Full Story: http://www.foreignpolicy.com/articles/2011/10/28/black_market_global_economy

Lastly, here's some pictures from all around the world showing exactly what these markets are:
http://www.foreignpolicy.com/articles/2011/10/28/global_black_market_photos?page=0,0

It seems like a libertarian's wet dream realized, but I wonder how long it will last. I can't help but think that as this sort of information about how much wealth is actually out there is disseminated, that those in power or those with power will makes grabs at pieces of it though force.
_________________
...if a single leaf holds the eye, it will be as if the remaining leaves were not there.
http://about.me/omardrake


Last edited by Darqcyde on Fri Feb 03, 2012 7:36 am; edited 1 time in total
Back to top
View user's profile Send private message Send e-mail Visit poster's website AIM Address Yahoo Messenger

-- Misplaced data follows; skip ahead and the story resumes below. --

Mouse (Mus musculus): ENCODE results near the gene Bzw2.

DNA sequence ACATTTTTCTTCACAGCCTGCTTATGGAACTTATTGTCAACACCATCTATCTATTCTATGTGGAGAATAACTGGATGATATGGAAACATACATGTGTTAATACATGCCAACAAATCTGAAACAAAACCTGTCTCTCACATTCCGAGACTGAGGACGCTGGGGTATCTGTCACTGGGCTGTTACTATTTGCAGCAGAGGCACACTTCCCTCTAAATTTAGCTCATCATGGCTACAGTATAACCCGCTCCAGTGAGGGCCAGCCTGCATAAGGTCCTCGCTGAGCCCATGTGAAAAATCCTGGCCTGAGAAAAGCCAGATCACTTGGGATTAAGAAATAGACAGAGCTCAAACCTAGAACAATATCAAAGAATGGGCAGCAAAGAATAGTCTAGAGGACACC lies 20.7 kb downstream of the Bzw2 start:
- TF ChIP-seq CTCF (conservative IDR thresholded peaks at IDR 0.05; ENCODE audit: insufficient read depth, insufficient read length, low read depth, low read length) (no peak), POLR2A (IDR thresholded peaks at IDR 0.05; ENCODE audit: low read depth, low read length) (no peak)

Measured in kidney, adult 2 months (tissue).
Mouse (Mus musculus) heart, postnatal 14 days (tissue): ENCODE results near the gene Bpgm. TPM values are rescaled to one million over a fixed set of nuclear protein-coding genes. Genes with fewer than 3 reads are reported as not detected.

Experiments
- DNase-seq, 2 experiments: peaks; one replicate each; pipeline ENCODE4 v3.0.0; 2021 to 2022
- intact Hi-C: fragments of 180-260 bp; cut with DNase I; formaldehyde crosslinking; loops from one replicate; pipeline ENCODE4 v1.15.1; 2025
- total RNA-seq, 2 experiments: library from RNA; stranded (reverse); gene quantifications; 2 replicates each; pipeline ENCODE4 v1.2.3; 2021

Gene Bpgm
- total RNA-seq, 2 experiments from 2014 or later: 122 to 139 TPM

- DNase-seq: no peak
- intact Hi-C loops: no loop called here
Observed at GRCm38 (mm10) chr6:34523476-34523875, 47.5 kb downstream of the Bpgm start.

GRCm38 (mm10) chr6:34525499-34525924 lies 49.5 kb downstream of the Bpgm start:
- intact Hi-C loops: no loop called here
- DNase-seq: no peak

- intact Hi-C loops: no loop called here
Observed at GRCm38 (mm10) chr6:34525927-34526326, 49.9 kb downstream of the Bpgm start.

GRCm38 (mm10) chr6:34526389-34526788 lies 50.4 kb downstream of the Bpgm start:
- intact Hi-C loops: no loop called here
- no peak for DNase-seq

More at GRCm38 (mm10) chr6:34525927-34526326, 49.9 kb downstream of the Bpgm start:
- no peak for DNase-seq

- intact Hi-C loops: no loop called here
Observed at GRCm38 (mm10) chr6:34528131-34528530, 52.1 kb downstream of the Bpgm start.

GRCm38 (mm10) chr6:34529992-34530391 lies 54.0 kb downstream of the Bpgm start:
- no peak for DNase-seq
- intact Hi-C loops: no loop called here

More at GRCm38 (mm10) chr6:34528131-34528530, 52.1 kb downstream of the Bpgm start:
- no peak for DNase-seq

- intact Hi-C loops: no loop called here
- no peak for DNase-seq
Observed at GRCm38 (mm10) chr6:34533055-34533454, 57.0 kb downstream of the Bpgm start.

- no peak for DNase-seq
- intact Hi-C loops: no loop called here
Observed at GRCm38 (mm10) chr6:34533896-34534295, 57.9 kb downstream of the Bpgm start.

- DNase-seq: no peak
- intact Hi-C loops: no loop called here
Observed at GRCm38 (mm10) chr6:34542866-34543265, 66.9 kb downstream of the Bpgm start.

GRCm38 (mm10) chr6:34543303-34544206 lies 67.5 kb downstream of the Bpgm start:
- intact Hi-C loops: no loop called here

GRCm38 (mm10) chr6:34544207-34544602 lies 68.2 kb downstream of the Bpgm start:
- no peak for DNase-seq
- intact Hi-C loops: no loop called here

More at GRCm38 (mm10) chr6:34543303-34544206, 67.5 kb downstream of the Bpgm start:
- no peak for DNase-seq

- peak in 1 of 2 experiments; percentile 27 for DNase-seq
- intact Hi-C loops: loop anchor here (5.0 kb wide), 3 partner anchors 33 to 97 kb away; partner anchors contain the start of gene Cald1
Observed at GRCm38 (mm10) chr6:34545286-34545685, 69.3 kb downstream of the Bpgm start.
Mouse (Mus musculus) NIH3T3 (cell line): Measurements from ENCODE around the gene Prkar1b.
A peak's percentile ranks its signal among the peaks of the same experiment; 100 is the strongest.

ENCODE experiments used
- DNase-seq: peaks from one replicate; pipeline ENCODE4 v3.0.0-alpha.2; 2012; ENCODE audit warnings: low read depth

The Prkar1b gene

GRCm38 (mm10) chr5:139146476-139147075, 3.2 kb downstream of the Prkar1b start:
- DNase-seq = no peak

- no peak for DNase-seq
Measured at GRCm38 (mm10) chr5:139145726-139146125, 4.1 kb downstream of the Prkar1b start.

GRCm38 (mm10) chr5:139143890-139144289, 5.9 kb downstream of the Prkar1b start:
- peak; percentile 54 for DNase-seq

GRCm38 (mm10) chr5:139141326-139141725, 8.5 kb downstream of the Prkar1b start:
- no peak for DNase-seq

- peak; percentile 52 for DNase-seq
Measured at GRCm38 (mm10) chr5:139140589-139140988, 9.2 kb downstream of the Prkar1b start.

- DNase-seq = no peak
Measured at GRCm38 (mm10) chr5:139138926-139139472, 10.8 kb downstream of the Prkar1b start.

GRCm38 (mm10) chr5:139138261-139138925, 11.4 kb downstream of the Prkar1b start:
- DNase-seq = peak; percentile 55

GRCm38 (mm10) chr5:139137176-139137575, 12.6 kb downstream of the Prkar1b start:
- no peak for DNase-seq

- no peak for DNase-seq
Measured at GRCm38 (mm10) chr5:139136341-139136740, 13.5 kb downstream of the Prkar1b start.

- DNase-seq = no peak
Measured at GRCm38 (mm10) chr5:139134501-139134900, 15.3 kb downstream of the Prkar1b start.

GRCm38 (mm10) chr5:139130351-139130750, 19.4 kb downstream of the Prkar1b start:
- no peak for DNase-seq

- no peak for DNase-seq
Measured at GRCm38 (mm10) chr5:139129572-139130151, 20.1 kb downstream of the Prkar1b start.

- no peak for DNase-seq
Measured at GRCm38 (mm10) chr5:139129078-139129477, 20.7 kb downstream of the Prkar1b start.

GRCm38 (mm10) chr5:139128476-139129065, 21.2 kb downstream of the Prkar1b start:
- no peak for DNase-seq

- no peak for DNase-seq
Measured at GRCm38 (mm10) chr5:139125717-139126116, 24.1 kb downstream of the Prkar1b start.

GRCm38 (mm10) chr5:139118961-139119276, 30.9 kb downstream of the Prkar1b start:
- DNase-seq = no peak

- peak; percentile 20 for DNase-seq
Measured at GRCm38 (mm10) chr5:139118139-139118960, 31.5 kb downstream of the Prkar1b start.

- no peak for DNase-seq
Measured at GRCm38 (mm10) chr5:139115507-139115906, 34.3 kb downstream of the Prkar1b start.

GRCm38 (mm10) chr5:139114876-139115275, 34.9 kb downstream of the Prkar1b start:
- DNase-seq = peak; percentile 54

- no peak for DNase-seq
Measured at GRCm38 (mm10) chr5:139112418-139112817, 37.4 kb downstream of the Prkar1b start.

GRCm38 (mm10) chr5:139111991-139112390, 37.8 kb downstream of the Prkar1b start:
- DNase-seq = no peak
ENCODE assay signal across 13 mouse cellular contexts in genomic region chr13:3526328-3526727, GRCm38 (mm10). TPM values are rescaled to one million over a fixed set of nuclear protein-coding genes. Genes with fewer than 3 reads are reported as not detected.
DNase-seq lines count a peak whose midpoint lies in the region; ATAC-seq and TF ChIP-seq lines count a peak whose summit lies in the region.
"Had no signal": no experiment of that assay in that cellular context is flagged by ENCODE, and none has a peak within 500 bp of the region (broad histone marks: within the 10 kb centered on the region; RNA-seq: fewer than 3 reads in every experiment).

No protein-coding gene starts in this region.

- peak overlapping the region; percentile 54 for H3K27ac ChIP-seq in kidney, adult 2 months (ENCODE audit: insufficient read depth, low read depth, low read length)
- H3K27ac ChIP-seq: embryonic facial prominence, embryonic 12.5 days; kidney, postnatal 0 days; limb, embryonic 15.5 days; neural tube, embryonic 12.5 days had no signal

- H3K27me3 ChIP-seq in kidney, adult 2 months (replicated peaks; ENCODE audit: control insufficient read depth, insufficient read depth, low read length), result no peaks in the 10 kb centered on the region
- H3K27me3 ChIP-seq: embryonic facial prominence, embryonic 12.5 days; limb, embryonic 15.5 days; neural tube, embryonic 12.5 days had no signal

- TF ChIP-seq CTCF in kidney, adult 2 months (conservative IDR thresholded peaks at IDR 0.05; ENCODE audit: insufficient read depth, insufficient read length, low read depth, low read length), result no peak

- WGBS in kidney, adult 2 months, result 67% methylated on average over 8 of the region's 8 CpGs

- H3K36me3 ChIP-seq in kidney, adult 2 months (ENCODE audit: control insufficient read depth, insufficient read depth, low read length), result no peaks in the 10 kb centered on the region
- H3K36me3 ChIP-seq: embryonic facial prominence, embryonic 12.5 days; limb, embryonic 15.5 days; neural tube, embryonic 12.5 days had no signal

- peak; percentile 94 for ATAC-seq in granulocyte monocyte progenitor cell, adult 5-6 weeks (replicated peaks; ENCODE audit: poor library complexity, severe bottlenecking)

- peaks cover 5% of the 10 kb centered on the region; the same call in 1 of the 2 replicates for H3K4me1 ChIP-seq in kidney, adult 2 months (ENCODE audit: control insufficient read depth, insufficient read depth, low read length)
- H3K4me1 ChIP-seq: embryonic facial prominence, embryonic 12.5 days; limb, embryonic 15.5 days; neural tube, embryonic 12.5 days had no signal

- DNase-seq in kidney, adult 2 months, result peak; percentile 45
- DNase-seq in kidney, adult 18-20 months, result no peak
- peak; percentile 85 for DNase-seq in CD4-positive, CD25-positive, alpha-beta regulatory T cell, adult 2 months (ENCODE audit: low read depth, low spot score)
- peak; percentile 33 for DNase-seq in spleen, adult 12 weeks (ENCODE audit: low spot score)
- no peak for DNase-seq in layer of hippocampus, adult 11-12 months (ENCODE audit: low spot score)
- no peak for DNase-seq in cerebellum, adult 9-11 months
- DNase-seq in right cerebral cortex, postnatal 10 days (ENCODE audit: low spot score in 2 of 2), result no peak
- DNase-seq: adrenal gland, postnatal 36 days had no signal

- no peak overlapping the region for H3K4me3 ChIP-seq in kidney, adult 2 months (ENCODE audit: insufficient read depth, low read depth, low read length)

Darqcyde



Joined: 11 Jul 2006
Posts: 10559
Location: A false vacuum abiding in ignorance.

PostPosted: Fri Feb 03, 2012 7:29 am    Post subject: Reply with quote

I can't help but draw correlations between the above and the following:
http://www.foreignpolicy.com/articles/2012/02/02/the_forbidden_citizen

Quote:
While China's legal system may resemble one that interprets and upholds the law, the reality is that courts, judges, and lawyers answer to the CCP's dictates. To reconcile the growing number of indictments on the grounds of "endangering state security" with the lack of armed, organized threats to the Chinese state, it helps to try and understand the government's interpretation of what constitutes a threat. The poet Zhu Yufu got a decade in prison on charges of subversion in part for writing, "It is time, people of China! It is time…The square belongs to us all; our feet are our own…It is time to use our feet to go to the square and to make a choice…We should use our choices to decide the future of China." At a time of unprecedented wealth and power, it is telling that the Chinese government finds such words so threatening.